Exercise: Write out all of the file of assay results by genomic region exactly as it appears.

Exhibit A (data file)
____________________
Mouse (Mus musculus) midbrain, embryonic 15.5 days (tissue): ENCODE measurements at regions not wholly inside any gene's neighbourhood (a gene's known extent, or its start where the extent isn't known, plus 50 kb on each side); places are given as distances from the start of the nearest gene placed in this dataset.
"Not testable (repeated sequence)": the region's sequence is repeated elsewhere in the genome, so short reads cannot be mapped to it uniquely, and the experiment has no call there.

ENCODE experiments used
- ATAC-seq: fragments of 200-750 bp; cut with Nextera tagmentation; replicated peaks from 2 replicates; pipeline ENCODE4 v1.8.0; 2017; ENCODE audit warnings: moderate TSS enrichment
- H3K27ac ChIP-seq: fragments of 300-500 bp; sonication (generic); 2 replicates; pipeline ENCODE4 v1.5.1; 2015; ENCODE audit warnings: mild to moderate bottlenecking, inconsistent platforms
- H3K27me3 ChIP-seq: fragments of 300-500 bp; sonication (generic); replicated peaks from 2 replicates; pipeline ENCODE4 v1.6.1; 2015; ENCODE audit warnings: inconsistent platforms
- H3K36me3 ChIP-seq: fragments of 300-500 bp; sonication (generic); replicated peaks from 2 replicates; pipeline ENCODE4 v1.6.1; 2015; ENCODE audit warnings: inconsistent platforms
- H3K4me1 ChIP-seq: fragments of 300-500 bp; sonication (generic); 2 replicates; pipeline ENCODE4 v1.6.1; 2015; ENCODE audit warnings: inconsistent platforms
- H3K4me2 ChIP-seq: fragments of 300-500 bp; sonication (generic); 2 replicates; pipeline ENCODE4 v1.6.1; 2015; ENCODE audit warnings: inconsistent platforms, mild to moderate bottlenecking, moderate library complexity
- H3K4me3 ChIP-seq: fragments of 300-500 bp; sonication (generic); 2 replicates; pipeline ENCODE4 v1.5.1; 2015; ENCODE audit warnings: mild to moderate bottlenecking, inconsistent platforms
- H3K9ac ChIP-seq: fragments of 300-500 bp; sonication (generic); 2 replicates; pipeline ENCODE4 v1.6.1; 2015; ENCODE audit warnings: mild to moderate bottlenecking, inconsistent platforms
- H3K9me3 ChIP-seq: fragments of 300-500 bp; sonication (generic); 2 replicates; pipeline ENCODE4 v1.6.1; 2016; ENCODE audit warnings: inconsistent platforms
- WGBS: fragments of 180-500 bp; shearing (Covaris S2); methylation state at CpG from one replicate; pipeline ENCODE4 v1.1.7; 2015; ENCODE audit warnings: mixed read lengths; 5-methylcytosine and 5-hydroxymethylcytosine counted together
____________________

Mouse (Mus musculus) midbrain, embryonic 15.5 days (tissue): ENCODE measurements at regions not wholly inside any gene's neighbourhood (a gene's known extent, or its start where the extent isn't known, plus 50 kb on each side); places are given as distances from the start of the nearest gene placed in this dataset.
"Not testable (repeated sequence)": the region's sequence is repeated elsewhere in the genome, so short reads cannot be mapped to it uniquely, and the experiment has no call there.

ENCODE experiments used
- ATAC-seq: fragments of 200-750 bp; cut with Nextera tagmentation; replicated peaks from 2 replicates; pipeline ENCODE4 v1.8.0; 2017; ENCODE audit warnings: moderate TSS enrichment
- H3K27ac ChIP-seq: fragments of 300-500 bp; sonication (generic); 2 replicates; pipeline ENCODE4 v1.5.1; 2015; ENCODE audit warnings: mild to moderate bottlenecking, inconsistent platforms
- H3K27me3 ChIP-seq: fragments of 300-500 bp; sonication (generic); replicated peaks from 2 replicates; pipeline ENCODE4 v1.6.1; 2015; ENCODE audit warnings: inconsistent platforms
- H3K36me3 ChIP-seq: fragments of 300-500 bp; sonication (generic); replicated peaks from 2 replicates; pipeline ENCODE4 v1.6.1; 2015; ENCODE audit warnings: inconsistent platforms
- H3K4me1 ChIP-seq: fragments of 300-500 bp; sonication (generic); 2 replicates; pipeline ENCODE4 v1.6.1; 2015; ENCODE audit warnings: inconsistent platforms
- H3K4me2 ChIP-seq: fragments of 300-500 bp; sonication (generic); 2 replicates; pipeline ENCODE4 v1.6.1; 2015; ENCODE audit warnings: inconsistent platforms, mild to moderate bottlenecking, moderate library complexity
- H3K4me3 ChIP-seq: fragments of 300-500 bp; sonication (generic); 2 replicates; pipeline ENCODE4 v1.5.1; 2015; ENCODE audit warnings: mild to moderate bottlenecking, inconsistent platforms
- H3K9ac ChIP-seq: fragments of 300-500 bp; sonication (generic); 2 replicates; pipeline ENCODE4 v1.6.1; 2015; ENCODE audit warnings: mild to moderate bottlenecking, inconsistent platforms
- H3K9me3 ChIP-seq: fragments of 300-500 bp; sonication (generic); 2 replicates; pipeline ENCODE4 v1.6.1; 2016; ENCODE audit warnings: inconsistent platforms
- WGBS: fragments of 180-500 bp; shearing (Covaris S2); methylation state at CpG from one replicate; pipeline ENCODE4 v1.1.7; 2015; ENCODE audit warnings: mixed read lengths; 5-methylcytosine and 5-hydroxymethylcytosine counted together